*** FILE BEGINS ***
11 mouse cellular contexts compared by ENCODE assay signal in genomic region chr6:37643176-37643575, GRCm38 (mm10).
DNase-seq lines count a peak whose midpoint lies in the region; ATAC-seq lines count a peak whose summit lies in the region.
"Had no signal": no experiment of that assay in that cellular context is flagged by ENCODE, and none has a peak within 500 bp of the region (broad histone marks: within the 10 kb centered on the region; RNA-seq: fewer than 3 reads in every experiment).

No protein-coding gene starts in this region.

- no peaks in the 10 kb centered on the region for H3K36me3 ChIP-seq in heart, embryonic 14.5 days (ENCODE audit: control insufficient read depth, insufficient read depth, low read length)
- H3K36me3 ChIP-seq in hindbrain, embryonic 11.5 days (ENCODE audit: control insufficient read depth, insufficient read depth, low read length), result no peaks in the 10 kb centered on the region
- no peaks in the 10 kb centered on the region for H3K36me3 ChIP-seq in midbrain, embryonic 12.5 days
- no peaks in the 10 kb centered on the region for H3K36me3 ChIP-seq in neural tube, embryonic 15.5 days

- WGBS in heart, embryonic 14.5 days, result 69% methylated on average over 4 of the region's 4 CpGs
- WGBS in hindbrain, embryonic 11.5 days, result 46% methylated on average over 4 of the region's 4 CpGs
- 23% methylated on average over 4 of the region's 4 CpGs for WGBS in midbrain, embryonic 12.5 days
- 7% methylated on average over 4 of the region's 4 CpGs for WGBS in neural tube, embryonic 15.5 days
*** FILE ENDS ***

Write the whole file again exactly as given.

11 mouse cellular contexts compared by ENCODE assay signal in genomic region chr6:37643176-37643575, GRCm38 (mm10).
DNase-seq lines count a peak whose midpoint lies in the region; ATAC-seq lines count a peak whose summit lies in the region.
"Had no signal": no experiment of that assay in that cellular context is flagged by ENCODE, and none has a peak within 500 bp of the region (broad histone marks: within the 10 kb centered on the region; RNA-seq: fewer than 3 reads in every experiment).

No protein-coding gene starts in this region.

- no peaks in the 10 kb centered on the region for H3K36me3 ChIP-seq in heart, embryonic 14.5 days (ENCODE audit: control insufficient read depth, insufficient read depth, low read length)
- H3K36me3 ChIP-seq in hindbrain, embryonic 11.5 days (ENCODE audit: control insufficient read depth, insufficient read depth, low read length), result no peaks in the 10 kb centered on the region
- no peaks in the 10 kb centered on the region for H3K36me3 ChIP-seq in midbrain, embryonic 12.5 days
- no peaks in the 10 kb centered on the region for H3K36me3 ChIP-seq in neural tube, embryonic 15.5 days

- WGBS in heart, embryonic 14.5 days, result 69% methylated on average over 4 of the region's 4 CpGs
- WGBS in hindbrain, embryonic 11.5 days, result 46% methylated on average over 4 of the region's 4 CpGs
- 23% methylated on average over 4 of the region's 4 CpGs for WGBS in midbrain, embryonic 12.5 days
- 7% methylated on average over 4 of the region's 4 CpGs for WGBS in neural tube, embryonic 15.5 days